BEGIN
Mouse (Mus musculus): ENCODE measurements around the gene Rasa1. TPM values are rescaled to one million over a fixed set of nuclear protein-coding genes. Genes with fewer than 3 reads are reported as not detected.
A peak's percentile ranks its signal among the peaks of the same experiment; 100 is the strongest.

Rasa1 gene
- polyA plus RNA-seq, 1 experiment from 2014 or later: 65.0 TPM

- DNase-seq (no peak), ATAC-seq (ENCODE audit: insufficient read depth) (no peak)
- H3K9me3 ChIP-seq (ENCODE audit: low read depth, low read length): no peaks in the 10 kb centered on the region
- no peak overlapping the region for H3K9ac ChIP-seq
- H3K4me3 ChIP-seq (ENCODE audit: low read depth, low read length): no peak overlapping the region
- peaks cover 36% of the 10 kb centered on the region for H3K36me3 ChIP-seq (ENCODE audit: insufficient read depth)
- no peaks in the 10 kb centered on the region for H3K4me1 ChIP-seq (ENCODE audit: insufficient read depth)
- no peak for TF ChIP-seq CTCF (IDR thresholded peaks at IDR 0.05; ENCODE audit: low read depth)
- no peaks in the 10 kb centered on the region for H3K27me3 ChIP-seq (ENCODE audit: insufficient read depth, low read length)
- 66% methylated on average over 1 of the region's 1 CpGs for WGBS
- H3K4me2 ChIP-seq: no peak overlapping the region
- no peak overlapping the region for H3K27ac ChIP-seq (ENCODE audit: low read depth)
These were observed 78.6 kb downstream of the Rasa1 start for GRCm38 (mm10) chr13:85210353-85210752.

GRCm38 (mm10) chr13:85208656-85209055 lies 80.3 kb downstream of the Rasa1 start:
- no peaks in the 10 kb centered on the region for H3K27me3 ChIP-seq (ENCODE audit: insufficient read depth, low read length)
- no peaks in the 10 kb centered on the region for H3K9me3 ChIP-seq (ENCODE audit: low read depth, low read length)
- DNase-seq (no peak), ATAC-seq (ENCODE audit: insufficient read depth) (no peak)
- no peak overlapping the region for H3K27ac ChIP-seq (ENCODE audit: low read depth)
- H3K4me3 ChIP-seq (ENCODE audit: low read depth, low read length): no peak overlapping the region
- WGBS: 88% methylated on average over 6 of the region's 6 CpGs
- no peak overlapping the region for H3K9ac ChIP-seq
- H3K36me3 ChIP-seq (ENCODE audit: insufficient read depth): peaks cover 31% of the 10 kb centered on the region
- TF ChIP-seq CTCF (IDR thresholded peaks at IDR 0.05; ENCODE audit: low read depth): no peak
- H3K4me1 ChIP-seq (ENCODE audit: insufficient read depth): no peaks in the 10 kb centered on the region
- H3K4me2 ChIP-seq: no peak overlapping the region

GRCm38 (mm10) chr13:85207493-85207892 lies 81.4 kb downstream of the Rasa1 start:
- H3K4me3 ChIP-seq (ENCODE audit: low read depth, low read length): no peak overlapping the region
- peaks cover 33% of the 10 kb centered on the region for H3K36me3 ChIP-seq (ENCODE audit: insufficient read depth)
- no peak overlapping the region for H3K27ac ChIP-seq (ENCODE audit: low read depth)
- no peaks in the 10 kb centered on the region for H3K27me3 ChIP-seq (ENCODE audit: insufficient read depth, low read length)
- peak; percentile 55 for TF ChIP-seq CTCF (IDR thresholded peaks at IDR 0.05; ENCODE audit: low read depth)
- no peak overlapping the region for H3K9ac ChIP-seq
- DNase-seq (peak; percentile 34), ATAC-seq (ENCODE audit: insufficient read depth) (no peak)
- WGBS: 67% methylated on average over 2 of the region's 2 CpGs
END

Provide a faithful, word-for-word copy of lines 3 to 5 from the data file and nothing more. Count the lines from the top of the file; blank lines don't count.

Rasa1 gene
- polyA plus RNA-seq, 1 experiment from 2014 or later: 65.0 TPM

- DNase-seq (no peak), ATAC-seq (ENCODE audit: insufficient read depth) (no peak)